Chance Encounters Can Change Your Life
Is it possible to accelerate your progress in your career by increasing the number of such experiences?
I think it is. Moreover, I think it’s possible to develop a “bullpen” of smart, powerful, and influential players in your industry that you can call on not just once but whenever you need help.
I’m talking about people that would normally be unapproachable.
It can happen. I’ve seen it happen. It’s happened to me. But it can also go badly wrong. To develop your own A-Team of supporters, you have to do more than collect phone numbers. You have to spend some time to figure out a good reason why each one might want to help you. In other words, you have to make the relationships fair. You have to figure out a quid for the quo.
The Quid Pro Quo in a Transactional Mentorship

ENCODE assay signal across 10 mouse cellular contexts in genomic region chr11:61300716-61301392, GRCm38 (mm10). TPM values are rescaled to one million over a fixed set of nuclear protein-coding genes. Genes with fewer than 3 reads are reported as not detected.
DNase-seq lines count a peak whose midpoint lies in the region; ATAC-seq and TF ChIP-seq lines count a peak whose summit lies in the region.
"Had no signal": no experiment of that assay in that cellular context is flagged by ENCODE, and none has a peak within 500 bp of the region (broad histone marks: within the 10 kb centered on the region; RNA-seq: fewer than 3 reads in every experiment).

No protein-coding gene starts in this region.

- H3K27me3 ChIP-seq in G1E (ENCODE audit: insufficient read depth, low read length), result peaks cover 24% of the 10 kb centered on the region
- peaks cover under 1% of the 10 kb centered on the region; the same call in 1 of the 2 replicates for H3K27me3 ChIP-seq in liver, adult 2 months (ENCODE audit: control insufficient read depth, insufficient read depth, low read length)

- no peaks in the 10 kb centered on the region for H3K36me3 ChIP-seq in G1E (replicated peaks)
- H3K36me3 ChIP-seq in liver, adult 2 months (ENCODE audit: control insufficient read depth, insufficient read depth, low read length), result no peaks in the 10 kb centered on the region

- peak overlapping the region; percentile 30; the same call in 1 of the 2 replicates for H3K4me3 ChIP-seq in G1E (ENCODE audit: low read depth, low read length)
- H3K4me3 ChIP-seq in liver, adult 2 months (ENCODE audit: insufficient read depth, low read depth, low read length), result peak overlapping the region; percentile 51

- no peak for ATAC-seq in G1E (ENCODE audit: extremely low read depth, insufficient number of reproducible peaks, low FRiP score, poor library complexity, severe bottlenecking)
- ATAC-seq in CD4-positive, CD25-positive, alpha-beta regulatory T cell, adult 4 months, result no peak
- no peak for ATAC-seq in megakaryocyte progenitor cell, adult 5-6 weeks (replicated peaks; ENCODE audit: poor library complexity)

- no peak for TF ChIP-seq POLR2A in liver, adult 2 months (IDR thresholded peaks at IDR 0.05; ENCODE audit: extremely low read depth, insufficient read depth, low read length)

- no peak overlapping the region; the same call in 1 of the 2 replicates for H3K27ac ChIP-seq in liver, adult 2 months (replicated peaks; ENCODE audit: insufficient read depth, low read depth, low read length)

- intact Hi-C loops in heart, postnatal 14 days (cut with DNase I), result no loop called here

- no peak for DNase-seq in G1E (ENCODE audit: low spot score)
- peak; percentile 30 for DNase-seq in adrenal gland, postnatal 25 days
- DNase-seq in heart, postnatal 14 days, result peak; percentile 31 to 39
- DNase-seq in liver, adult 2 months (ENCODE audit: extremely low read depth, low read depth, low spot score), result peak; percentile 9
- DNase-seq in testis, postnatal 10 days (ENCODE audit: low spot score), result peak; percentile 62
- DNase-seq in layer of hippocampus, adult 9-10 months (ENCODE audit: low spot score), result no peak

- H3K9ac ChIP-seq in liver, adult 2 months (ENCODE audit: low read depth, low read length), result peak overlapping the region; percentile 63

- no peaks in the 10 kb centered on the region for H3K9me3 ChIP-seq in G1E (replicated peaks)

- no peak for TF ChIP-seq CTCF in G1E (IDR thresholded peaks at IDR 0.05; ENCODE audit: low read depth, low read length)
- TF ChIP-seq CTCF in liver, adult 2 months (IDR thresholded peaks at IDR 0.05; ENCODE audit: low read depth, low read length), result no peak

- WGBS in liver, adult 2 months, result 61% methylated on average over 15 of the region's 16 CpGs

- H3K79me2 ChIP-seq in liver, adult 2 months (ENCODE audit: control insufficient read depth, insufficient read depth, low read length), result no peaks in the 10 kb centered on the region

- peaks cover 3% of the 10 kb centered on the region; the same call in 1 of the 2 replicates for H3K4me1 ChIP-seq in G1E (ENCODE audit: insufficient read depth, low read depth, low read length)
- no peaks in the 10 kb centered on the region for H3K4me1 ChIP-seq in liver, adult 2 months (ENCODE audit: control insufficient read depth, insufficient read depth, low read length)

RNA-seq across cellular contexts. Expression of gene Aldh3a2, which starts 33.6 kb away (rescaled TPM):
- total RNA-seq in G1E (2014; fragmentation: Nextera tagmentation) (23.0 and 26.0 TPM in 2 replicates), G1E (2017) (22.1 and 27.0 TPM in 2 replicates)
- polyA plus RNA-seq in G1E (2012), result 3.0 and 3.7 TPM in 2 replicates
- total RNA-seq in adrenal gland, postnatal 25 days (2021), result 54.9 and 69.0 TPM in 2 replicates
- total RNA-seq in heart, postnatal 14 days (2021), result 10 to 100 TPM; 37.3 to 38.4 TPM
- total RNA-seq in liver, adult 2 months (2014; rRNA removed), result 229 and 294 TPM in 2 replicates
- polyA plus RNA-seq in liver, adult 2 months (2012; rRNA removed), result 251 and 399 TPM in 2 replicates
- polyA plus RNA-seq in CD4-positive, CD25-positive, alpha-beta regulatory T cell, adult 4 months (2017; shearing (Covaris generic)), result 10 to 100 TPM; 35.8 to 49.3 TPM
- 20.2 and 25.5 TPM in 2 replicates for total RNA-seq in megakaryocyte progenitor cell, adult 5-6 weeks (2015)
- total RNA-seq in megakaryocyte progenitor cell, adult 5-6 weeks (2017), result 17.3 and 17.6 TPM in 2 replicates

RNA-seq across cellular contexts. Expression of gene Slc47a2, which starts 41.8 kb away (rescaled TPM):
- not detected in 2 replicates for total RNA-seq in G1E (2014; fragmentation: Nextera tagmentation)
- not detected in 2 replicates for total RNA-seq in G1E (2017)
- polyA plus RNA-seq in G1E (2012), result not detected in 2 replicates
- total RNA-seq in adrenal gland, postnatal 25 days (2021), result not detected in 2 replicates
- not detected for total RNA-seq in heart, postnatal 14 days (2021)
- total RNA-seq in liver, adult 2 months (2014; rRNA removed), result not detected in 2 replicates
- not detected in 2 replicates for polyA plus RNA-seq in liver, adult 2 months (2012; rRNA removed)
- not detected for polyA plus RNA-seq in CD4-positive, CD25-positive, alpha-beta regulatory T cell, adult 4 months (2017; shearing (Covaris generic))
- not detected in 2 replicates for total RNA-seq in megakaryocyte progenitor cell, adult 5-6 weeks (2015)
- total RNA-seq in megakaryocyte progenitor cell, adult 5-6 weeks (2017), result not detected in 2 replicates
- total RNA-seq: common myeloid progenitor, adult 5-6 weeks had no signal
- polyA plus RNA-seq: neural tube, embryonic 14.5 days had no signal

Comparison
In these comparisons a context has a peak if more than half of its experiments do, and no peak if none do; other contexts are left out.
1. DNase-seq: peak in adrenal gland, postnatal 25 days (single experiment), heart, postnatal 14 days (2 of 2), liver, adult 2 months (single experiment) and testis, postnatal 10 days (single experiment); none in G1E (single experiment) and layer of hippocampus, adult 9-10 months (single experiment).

As I explained in Part 1, “Traditional mentorships work because the benefits of the relationship are shared. The mentee advances his/her career by following the good advice of the mentor, and the mentor shares in the increased value of the business as the mentee contributes to it. At the same time, the mentor has the satisfaction of helping someone else succeed, while the mentee has the comfort and support of someone with power and privilege.”
A transactional mentorship is a different kettle of fish. Since there is no common business interest between mentor and mentee, there’s no natural quid pro quo either.
But you can create one.
At a business conference, industry event, book signing, and so on, experts come expecting to answer questions. “Paying” for the answer you get is as easy as prefacing your question with a compliment – telling the expert something specific that you liked about his book or his speech or his business. Although doing something so obvious may seem cheesy to you, it won’t come across as cheesy if you say it with sincerity.